R L “Bobby” Hunter

Section 12, Lot 26W
Prospect Cemetery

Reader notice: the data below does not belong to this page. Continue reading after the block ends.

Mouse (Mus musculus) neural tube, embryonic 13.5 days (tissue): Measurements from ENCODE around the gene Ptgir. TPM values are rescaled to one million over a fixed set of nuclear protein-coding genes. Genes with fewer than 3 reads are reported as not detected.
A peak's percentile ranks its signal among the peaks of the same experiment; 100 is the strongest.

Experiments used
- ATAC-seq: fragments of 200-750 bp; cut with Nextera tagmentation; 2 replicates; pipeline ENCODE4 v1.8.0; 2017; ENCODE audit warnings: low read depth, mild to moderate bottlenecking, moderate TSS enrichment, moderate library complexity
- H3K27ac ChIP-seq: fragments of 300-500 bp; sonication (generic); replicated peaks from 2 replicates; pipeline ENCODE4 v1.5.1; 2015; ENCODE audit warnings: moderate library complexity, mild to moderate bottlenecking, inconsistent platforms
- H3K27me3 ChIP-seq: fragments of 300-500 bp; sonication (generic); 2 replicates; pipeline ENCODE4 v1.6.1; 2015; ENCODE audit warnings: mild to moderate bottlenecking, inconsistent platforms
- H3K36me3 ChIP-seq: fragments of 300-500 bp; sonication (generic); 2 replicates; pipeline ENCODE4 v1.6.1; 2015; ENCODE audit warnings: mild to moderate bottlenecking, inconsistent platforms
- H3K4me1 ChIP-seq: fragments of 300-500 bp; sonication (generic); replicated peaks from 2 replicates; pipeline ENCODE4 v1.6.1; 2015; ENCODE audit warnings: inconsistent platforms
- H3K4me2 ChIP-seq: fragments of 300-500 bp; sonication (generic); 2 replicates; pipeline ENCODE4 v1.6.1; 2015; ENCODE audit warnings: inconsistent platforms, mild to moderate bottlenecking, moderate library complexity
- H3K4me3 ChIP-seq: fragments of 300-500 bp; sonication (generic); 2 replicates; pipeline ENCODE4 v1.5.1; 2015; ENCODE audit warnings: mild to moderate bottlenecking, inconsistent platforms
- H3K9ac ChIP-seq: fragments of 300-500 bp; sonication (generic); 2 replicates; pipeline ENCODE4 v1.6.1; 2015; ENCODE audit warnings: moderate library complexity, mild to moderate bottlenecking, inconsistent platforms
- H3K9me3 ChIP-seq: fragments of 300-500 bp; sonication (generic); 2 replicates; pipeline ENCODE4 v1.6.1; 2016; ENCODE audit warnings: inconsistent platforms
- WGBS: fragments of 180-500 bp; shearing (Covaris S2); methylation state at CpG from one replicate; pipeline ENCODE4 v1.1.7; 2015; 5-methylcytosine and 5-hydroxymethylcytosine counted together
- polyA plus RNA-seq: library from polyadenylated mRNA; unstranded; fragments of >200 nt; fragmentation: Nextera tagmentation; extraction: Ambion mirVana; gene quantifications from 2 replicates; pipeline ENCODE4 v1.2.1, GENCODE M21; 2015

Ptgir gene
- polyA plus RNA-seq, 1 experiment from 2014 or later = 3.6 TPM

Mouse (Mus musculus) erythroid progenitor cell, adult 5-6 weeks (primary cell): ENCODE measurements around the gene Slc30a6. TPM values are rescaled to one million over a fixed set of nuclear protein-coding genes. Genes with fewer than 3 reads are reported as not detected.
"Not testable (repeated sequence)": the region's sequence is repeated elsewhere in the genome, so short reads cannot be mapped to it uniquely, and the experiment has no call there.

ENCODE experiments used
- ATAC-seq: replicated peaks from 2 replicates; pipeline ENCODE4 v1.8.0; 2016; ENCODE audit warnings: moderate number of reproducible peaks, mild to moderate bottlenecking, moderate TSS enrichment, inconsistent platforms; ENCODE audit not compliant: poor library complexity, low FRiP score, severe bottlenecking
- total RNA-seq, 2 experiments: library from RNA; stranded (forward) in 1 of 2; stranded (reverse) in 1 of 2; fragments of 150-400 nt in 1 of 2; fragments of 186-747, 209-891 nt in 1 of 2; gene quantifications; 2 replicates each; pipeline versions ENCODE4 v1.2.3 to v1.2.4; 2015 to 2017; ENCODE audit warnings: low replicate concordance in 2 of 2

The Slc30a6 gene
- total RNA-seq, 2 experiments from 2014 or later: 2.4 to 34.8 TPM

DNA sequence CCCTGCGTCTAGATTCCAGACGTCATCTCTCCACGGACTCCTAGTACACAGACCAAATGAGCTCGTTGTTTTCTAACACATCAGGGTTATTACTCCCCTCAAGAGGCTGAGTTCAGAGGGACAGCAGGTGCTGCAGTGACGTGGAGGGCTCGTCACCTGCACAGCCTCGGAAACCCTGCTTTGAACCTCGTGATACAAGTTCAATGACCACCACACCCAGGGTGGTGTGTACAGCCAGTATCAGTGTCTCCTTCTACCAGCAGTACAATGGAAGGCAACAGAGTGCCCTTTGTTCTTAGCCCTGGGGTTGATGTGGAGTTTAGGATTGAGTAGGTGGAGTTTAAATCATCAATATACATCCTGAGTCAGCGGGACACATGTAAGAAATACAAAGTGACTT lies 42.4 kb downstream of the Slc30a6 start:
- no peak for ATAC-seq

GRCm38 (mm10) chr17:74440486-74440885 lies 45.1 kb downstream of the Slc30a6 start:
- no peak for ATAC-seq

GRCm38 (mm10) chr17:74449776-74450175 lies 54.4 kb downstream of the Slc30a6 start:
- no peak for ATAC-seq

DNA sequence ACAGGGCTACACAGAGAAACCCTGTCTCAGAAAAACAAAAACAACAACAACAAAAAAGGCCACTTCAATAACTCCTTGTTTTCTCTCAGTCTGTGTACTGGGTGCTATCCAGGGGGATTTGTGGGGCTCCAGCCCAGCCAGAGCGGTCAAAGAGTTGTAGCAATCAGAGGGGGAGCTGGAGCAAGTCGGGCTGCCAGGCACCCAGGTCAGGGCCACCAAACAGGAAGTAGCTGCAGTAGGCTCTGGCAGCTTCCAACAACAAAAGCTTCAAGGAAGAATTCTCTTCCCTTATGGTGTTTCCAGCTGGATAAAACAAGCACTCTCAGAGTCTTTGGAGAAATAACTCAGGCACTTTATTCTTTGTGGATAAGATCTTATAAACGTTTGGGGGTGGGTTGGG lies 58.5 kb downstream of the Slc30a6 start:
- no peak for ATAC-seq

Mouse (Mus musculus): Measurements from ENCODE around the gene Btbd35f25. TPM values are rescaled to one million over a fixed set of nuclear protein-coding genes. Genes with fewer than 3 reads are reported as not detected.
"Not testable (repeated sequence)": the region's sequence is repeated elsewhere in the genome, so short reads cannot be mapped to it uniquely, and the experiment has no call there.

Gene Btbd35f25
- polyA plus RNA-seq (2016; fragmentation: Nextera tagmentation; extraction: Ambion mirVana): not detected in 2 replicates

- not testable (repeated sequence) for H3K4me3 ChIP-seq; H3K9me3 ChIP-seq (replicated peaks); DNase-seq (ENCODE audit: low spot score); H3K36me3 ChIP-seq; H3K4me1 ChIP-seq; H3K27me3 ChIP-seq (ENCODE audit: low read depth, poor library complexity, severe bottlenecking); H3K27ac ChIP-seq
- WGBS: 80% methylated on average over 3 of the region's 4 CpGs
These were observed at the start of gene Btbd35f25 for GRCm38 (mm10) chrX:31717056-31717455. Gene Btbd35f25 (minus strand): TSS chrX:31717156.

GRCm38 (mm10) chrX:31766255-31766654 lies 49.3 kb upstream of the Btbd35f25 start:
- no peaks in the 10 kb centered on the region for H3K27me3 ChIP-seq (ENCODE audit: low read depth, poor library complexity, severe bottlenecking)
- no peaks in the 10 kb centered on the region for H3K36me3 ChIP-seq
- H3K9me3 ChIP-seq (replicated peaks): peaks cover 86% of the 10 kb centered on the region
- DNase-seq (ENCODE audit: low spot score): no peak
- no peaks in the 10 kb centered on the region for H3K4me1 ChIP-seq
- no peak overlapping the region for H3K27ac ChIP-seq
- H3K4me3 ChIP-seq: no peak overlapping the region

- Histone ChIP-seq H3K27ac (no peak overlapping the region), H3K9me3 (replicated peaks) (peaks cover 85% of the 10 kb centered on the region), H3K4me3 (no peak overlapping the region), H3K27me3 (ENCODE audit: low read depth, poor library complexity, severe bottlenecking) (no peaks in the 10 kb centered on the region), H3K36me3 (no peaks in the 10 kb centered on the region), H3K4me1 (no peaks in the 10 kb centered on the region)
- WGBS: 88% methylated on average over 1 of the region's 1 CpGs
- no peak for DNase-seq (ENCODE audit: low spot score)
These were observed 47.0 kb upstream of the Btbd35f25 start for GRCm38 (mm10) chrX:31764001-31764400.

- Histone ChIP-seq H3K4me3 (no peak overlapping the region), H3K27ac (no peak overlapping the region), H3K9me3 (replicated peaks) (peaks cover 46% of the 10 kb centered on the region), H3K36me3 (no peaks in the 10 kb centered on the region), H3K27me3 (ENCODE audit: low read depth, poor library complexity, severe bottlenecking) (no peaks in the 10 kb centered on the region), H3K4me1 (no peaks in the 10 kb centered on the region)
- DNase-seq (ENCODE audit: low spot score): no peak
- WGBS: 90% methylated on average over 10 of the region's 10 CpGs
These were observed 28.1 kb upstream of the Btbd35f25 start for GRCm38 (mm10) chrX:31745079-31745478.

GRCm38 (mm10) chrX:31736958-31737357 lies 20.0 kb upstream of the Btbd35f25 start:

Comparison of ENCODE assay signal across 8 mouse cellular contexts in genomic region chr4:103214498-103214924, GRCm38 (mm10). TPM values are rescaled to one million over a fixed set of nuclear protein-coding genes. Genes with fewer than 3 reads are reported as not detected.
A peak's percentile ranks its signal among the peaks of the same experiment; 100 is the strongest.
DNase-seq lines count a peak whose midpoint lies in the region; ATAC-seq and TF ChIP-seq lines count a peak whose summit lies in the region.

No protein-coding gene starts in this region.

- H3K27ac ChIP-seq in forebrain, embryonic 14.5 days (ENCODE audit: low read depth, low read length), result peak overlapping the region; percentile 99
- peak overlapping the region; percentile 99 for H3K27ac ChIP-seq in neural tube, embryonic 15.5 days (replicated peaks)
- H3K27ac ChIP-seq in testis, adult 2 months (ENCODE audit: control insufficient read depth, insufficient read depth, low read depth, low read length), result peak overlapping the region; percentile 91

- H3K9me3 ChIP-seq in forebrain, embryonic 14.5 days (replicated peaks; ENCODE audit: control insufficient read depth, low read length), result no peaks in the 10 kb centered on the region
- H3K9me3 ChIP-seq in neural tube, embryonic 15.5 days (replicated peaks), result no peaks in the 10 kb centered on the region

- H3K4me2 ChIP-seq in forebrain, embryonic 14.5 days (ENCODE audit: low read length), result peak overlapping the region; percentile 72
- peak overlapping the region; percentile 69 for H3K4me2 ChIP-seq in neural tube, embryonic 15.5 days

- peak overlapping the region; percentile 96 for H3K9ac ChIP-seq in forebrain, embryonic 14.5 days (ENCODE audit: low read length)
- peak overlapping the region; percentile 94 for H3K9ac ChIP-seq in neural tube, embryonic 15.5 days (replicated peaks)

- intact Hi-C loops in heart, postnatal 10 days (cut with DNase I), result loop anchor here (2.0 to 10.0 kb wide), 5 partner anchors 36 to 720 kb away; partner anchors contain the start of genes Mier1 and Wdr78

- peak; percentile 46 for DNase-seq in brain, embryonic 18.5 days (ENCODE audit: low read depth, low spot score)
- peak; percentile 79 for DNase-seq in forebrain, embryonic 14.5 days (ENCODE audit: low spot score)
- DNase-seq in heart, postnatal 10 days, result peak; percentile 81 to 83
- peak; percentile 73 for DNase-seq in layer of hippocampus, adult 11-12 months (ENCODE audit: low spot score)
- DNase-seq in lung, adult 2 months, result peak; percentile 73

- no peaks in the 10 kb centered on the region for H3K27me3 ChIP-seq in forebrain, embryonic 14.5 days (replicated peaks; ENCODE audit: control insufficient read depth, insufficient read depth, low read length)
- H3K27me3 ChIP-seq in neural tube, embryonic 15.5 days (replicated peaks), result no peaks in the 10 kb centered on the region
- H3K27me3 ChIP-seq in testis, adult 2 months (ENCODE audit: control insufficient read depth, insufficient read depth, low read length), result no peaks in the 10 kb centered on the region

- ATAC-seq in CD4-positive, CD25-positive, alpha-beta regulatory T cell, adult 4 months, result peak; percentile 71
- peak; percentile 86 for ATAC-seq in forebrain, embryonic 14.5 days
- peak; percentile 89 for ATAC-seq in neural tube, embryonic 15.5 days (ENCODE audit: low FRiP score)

Bobby Hunter was a Toronto stockbroker and sportsman for 50 years. Along with Sam Starr and several friends it was Hunter of spearheaded the ultimately unsuccessful drive to sell community ownership in the International League Maple Leafs in 1963, after Jack Kent Cooke, the previous owner, moved to the States. The Community Leafs lasted for four seasons. Hunter’s biggest deal ever, was the sale of the franchise to a Louisville, Kentucky buyer for US$70,000, when the team was on the brink of bankruptcy. Even after the demise of the Leafs, Hunter maintained an interest in baseball. The first manager if the Community Leafs was Sparky Anderson (of Detroit Tigers and Cincinnati Reds fame, and who was the first manager to win a World Series in both leagues.) The next manager was Dick Williams, who moved to the Boston Red Socks in 1967. Hunter was said to be very proud to be able to say that the opposing managers in the 1972 World Series (Williams’ Oakland Athletics defeated Anderson’s Reds), had both worked for his ball club. Bobby Hunter was also a major fan of thoroughbred racing, and had been a up and coming lacrosse star, until he lost the sight in one eye when he was 16. Hunter was named to the Canadian Lacrosse Hall of Fame in 1986. He died on August 25, 1987 at the age of 74.